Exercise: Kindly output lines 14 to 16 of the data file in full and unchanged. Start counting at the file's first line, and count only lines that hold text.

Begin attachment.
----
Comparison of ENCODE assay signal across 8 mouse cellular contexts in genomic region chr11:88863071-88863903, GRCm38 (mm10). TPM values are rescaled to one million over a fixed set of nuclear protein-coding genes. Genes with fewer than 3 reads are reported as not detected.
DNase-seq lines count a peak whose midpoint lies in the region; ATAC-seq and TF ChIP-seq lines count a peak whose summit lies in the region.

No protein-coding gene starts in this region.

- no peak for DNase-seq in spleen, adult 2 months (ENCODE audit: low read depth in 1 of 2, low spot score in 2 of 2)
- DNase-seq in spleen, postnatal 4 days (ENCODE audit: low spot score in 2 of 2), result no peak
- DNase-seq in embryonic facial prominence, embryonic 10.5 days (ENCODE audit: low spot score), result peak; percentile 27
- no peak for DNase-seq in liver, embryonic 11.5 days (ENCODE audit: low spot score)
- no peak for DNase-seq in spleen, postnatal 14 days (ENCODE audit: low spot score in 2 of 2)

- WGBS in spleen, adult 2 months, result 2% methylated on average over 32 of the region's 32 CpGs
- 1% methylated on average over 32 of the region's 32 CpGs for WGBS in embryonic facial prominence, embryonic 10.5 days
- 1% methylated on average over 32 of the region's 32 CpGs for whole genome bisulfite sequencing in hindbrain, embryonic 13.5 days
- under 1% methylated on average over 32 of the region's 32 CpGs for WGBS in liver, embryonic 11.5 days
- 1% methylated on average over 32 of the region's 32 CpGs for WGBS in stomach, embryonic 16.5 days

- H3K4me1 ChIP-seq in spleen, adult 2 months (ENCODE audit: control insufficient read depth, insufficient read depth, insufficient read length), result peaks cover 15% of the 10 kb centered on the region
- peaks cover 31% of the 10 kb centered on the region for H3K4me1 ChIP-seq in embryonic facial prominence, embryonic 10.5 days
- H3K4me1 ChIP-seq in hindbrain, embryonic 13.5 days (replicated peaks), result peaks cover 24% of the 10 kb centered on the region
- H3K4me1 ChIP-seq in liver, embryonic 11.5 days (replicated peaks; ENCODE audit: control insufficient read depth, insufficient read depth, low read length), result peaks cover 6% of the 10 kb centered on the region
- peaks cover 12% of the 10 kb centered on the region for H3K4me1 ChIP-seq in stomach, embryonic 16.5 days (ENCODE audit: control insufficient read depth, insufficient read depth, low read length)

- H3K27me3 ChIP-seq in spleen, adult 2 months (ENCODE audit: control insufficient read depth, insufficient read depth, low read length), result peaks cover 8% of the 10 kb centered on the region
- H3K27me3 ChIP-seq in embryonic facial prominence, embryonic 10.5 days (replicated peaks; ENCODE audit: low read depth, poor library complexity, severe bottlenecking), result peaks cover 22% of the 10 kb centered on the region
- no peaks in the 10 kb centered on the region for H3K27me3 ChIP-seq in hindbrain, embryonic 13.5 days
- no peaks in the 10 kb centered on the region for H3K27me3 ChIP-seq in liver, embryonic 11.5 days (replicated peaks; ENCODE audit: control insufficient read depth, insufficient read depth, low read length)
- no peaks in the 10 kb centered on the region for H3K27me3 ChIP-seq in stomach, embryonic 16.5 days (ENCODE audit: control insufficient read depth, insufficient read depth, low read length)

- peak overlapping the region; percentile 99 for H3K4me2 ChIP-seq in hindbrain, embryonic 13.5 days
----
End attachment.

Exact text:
- H3K4me1 ChIP-seq in spleen, adult 2 months (ENCODE audit: control insufficient read depth, insufficient read depth, insufficient read length), result peaks cover 15% of the 10 kb centered on the region
- peaks cover 31% of the 10 kb centered on the region for H3K4me1 ChIP-seq in embryonic facial prominence, embryonic 10.5 days
- H3K4me1 ChIP-seq in hindbrain, embryonic 13.5 days (replicated peaks), result peaks cover 24% of the 10 kb centered on the region